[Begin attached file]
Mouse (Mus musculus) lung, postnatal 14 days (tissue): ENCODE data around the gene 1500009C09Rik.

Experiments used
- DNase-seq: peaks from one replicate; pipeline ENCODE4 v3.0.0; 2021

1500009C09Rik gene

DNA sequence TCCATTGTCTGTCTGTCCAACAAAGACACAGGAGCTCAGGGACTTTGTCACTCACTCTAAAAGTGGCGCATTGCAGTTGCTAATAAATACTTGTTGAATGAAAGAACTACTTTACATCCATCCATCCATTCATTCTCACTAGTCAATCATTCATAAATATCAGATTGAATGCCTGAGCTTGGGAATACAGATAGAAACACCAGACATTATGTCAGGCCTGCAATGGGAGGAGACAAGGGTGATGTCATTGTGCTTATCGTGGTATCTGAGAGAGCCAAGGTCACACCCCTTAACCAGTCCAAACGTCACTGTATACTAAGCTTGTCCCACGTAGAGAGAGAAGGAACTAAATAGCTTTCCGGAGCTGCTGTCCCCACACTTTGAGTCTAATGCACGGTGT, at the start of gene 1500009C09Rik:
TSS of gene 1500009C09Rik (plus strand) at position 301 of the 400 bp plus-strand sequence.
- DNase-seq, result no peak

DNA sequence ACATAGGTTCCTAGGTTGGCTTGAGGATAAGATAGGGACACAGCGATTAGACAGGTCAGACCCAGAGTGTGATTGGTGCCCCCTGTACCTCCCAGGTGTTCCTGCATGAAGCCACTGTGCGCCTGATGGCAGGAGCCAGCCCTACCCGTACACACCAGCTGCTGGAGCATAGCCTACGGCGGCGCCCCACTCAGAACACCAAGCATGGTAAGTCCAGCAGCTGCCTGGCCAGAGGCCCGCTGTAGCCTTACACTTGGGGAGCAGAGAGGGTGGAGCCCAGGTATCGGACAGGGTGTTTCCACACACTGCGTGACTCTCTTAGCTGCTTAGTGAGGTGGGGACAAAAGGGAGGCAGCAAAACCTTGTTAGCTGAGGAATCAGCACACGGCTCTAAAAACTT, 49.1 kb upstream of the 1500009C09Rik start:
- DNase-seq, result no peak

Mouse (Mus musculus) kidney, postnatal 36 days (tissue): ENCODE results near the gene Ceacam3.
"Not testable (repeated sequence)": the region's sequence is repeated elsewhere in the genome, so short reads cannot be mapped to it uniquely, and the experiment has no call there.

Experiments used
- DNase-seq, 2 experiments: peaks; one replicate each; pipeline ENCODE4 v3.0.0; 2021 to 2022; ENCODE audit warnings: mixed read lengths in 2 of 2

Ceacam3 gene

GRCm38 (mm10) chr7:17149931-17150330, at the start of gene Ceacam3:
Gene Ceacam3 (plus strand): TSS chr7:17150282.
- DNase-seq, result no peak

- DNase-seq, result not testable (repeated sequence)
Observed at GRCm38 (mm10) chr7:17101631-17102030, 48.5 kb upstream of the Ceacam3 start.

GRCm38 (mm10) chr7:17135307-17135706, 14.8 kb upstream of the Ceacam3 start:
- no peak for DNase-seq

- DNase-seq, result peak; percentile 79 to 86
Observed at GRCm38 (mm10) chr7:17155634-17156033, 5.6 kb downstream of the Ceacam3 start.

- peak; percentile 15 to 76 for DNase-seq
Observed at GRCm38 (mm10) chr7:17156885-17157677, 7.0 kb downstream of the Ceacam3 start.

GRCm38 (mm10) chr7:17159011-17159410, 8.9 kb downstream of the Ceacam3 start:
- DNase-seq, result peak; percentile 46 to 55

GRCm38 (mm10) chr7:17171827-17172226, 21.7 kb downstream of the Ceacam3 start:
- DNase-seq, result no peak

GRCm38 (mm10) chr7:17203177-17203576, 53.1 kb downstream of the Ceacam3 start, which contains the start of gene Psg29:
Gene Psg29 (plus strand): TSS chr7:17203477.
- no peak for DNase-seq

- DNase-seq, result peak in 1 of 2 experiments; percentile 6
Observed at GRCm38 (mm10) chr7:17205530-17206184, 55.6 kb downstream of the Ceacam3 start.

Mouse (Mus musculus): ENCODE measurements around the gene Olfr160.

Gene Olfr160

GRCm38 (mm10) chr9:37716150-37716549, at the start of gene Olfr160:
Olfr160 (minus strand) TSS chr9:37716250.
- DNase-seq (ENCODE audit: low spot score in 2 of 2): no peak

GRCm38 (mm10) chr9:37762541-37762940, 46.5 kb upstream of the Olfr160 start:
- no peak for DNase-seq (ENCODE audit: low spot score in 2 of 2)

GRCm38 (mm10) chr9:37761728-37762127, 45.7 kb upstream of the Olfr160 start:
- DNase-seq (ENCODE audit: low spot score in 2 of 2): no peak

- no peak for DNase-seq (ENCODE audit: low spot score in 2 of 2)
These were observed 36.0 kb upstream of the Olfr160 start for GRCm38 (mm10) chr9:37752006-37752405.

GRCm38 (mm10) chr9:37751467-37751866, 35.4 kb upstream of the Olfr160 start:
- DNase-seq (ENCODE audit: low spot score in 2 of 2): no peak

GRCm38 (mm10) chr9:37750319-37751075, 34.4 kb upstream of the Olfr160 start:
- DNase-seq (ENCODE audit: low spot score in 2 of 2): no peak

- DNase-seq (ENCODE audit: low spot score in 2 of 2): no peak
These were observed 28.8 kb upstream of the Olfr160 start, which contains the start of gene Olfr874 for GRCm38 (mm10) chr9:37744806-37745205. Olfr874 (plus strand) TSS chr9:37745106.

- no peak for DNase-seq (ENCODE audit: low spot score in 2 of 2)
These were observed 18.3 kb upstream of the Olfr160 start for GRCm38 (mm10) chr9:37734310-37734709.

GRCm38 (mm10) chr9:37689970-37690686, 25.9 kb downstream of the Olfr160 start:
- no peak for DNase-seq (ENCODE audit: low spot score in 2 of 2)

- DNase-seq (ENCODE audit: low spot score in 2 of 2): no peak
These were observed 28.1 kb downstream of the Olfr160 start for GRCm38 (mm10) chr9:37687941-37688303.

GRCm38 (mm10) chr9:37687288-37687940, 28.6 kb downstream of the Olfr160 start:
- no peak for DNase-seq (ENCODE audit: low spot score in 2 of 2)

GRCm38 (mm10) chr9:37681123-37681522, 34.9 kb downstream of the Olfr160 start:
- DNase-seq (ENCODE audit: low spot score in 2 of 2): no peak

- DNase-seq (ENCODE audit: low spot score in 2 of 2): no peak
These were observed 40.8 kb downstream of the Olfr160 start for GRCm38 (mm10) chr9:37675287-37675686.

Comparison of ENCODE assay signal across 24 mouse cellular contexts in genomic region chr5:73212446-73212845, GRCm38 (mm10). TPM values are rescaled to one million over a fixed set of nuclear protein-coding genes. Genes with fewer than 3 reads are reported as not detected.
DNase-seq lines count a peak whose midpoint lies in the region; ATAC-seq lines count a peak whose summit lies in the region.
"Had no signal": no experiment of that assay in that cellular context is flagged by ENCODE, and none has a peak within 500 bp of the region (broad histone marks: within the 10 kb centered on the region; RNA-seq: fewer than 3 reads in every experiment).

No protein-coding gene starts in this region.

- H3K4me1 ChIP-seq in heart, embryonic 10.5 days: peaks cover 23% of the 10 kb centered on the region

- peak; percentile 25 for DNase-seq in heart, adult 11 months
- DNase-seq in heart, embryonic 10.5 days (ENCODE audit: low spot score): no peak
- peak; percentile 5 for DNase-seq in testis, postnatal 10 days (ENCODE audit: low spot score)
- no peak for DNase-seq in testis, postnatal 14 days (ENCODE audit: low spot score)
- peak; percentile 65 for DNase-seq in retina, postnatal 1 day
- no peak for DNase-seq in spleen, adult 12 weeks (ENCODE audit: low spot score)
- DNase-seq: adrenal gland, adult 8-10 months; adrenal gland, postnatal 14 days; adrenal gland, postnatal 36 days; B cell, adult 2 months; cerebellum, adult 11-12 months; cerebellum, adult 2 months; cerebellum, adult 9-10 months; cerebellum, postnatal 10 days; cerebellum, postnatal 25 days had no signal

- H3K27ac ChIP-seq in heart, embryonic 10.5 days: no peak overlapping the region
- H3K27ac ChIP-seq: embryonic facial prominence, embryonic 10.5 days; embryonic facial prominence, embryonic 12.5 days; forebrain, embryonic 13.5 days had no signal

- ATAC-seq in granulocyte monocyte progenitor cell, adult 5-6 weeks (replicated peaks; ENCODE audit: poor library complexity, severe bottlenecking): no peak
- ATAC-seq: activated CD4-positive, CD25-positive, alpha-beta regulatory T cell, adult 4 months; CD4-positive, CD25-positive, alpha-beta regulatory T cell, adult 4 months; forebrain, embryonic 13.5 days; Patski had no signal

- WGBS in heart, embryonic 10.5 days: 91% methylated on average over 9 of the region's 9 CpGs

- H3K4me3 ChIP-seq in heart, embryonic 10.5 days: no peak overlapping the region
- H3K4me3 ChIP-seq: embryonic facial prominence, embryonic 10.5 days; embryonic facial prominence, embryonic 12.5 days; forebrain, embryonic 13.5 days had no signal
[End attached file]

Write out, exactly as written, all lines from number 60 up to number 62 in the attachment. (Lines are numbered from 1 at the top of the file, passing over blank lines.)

GRCm38 (mm10) chr9:37681123-37681522, 34.9 kb downstream of the Olfr160 start:
- DNase-seq (ENCODE audit: low spot score in 2 of 2): no peak

- DNase-seq (ENCODE audit: low spot score in 2 of 2): no peak